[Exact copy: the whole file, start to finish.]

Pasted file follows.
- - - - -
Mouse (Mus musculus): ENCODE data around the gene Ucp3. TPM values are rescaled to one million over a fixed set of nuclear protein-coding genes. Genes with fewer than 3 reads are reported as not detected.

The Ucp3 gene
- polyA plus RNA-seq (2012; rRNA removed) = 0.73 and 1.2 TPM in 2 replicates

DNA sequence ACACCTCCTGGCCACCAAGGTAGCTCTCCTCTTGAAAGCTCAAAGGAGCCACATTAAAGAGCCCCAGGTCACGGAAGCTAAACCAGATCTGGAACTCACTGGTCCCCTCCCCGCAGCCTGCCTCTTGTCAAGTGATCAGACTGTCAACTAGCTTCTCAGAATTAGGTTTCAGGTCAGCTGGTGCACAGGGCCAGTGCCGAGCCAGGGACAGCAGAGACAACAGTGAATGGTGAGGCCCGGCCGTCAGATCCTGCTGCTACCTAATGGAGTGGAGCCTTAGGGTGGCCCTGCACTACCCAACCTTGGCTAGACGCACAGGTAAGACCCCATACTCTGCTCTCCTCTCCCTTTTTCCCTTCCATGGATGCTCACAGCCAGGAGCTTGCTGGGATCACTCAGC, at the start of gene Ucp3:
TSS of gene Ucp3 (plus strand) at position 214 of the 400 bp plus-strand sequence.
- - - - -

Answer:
Mouse (Mus musculus): ENCODE data around the gene Ucp3. TPM values are rescaled to one million over a fixed set of nuclear protein-coding genes. Genes with fewer than 3 reads are reported as not detected.

The Ucp3 gene
- polyA plus RNA-seq (2012; rRNA removed) = 0.73 and 1.2 TPM in 2 replicates

DNA sequence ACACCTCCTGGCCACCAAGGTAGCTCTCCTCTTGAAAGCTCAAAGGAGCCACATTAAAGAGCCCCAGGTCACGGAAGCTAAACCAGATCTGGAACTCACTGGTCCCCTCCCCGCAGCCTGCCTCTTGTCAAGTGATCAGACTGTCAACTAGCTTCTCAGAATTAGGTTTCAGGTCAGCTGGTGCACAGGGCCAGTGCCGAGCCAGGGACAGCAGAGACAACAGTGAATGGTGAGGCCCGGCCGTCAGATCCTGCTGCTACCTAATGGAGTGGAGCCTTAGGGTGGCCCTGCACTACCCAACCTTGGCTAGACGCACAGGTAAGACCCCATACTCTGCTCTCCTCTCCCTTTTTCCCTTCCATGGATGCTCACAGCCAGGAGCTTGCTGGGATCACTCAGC, at the start of gene Ucp3:
TSS of gene Ucp3 (plus strand) at position 214 of the 400 bp plus-strand sequence.